Carra, Elisabetta;
2022

Abstract

The pandemic crisis has, on the one hand exacerbated the fragility of many Italian families, but on the other hand it has also reconfirmed the remarkable resilience of family relationships, with families having once again shown that they know how to react to the strong and rapid changes caused by the emergency, with an equally strong and rapid response capacity. As is well known, one of the pillars on which the Italian welfare system is based is family welfare, i.e. the set of caregiving and mutual support practices implemented within family relationships that make it possible to compensate for the shortcomings of public welfare in terms of both cash and in-kind support. Actually, the “familist” model, beyond the “amoral” face painted by Banfield, represents an indispensable resource for Italian welfare: families have been forced to find (and most times they have succeeded) compensatory mediations to the often dissimilar and contradictory requests that the institutions have made to the various categories of citizens. Families have therefore had to, and been able to, transform their hard-won equilibrium, in order to respond to the different measures implemented by the government. On the other hand, policies have generally been articulated in a sectoral way, in watertight compartments, unaware of the network of family relationships on which they were going to impact. However, increasingly and ever more rapidly, cultures, forms, structures, needs of families have changed in recent decades, requiring answers that are not generalized and standardized, but able to adapt flexibly to heterogeneous and constantly-evolving situations. This process has undoubtedly generated reflection and debate both in the institutional world and in that of associations and the third sector. But these reflections have often only been translated into good intentions, sometimes into valid experimentations, which have rarely been able to be transformed into structural responses. In 2021 the Social Policy Section of the AIS took up the challenge of not letting slip once again the opportunity for policymakers and practitioners to confront the reality of families, in order to develop new models of welfare and intervention, but above all to move from intentions to practices. The result was a Conference in which theoretical reflection, empirical research and field experience were intertwined, offering numerous ideas on issues of great relevance today for those who study the link between family changes and policymaking. The special issue collects some of the contributions to the conference. In particular, the first part presents three items of research on families at the time of Covid, focusing on the impact of government measures, the impact of the COVID-19 crisis on families and social services, on post-pandemic family well-being.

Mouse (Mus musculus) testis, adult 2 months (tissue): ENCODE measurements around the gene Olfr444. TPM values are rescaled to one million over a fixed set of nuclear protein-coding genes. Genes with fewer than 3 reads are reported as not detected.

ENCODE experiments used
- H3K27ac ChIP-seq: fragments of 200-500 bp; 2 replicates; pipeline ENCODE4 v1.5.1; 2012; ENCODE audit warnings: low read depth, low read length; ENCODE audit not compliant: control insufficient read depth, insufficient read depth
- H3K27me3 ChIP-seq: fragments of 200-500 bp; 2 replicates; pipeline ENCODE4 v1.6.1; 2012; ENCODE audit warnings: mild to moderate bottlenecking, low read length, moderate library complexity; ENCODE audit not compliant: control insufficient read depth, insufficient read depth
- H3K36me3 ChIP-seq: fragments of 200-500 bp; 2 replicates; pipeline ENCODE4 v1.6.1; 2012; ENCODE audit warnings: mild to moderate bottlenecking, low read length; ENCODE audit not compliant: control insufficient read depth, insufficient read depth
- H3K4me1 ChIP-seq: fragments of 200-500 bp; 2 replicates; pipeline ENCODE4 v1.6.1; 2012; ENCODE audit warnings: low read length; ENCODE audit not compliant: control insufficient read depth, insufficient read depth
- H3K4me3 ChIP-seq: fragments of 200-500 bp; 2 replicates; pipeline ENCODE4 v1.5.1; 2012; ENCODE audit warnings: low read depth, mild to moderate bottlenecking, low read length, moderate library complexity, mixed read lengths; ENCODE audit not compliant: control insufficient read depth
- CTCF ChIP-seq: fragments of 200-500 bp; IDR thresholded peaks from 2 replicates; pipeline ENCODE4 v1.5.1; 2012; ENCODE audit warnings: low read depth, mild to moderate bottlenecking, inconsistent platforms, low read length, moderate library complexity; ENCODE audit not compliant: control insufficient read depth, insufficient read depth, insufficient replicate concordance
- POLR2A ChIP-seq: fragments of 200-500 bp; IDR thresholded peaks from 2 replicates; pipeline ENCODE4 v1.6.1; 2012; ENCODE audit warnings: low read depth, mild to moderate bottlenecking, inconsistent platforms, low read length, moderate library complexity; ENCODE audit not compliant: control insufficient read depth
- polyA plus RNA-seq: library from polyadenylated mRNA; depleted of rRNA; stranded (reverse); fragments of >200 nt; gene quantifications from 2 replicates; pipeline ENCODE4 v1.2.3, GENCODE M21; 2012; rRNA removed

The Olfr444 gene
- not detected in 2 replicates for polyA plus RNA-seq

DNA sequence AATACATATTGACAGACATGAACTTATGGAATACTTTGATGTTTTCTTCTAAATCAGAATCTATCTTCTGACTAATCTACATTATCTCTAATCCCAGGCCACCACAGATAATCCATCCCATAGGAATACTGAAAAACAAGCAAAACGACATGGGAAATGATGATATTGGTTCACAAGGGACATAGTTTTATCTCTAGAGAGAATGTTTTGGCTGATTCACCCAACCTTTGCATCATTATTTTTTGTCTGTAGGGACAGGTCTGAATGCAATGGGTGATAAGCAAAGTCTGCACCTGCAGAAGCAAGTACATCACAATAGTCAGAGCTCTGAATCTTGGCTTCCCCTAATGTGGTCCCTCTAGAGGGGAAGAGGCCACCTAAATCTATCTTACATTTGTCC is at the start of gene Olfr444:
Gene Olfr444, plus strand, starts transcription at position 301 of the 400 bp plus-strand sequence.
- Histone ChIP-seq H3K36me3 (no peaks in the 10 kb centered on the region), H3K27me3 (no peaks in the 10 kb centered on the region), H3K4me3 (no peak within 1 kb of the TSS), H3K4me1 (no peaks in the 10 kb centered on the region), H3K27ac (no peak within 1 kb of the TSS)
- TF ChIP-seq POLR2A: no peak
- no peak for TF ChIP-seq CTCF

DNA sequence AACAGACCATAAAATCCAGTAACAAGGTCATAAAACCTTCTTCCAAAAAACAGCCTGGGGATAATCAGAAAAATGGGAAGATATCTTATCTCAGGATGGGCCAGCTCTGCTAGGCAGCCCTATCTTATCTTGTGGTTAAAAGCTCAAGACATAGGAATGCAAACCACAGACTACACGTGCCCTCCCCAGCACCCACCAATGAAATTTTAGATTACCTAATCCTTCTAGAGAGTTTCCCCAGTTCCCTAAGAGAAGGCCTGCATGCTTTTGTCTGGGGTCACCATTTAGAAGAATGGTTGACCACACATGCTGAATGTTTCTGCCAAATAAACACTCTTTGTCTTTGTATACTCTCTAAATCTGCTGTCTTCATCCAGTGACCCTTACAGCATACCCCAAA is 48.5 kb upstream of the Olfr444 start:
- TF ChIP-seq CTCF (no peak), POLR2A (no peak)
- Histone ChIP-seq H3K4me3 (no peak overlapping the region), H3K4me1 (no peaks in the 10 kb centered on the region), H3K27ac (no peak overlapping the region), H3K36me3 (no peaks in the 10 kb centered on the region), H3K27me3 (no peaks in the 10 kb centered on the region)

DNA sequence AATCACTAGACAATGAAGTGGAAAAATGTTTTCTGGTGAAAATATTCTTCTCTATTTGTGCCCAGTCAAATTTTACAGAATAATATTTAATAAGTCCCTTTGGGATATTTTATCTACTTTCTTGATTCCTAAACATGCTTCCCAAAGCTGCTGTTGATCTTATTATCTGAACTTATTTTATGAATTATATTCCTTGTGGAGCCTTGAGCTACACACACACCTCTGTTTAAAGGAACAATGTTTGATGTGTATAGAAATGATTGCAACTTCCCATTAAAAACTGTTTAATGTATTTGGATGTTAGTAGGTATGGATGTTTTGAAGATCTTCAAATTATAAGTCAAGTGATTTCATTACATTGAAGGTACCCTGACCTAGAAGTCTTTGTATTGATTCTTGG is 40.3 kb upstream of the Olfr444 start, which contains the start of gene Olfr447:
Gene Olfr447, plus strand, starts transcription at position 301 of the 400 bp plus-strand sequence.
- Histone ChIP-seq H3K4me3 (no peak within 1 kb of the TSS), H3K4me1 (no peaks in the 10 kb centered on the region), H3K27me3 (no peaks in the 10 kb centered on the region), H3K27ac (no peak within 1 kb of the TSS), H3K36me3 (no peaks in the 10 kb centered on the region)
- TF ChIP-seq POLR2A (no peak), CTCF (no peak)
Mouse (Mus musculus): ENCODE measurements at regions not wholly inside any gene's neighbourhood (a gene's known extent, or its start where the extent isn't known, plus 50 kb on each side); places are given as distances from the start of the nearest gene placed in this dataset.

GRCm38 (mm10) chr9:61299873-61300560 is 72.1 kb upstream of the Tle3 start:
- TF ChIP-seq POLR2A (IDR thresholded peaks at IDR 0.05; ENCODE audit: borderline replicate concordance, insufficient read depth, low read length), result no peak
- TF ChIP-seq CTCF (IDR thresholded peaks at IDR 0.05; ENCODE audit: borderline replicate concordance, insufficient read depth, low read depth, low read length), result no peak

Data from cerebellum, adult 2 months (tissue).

Inglese
Carra, E., Di Rosa Roberta Teresa, Families Are Changing: What About the Policies? Between Good Intentions and Good Practices, <<ITALIAN SOCIOLOGICAL REVIEW>>, 2022; 12 (6): 225-229. [doi:10.13136/isr.v12i6S.536] [http://hdl.handle.net/10807/209282]